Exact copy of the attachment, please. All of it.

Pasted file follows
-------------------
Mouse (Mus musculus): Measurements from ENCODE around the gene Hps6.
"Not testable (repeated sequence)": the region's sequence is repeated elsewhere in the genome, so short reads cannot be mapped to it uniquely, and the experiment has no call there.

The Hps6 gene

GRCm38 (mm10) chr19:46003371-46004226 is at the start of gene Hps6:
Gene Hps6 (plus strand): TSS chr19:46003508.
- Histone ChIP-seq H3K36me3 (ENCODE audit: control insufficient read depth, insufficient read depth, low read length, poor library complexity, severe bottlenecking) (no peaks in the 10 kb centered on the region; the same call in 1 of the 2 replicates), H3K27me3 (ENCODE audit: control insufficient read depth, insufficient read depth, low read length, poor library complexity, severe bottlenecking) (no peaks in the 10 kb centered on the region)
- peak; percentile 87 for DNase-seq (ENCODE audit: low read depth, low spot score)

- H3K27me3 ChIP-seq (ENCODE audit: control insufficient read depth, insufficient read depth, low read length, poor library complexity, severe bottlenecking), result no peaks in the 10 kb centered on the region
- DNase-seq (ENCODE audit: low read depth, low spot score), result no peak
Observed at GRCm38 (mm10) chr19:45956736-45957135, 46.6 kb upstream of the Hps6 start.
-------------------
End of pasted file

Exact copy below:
Mouse (Mus musculus): Measurements from ENCODE around the gene Hps6.
"Not testable (repeated sequence)": the region's sequence is repeated elsewhere in the genome, so short reads cannot be mapped to it uniquely, and the experiment has no call there.

The Hps6 gene

GRCm38 (mm10) chr19:46003371-46004226 is at the start of gene Hps6:
Gene Hps6 (plus strand): TSS chr19:46003508.
- Histone ChIP-seq H3K36me3 (ENCODE audit: control insufficient read depth, insufficient read depth, low read length, poor library complexity, severe bottlenecking) (no peaks in the 10 kb centered on the region; the same call in 1 of the 2 replicates), H3K27me3 (ENCODE audit: control insufficient read depth, insufficient read depth, low read length, poor library complexity, severe bottlenecking) (no peaks in the 10 kb centered on the region)
- peak; percentile 87 for DNase-seq (ENCODE audit: low read depth, low spot score)

- H3K27me3 ChIP-seq (ENCODE audit: control insufficient read depth, insufficient read depth, low read length, poor library complexity, severe bottlenecking), result no peaks in the 10 kb centered on the region
- DNase-seq (ENCODE audit: low read depth, low spot score), result no peak
Observed at GRCm38 (mm10) chr19:45956736-45957135, 46.6 kb upstream of the Hps6 start.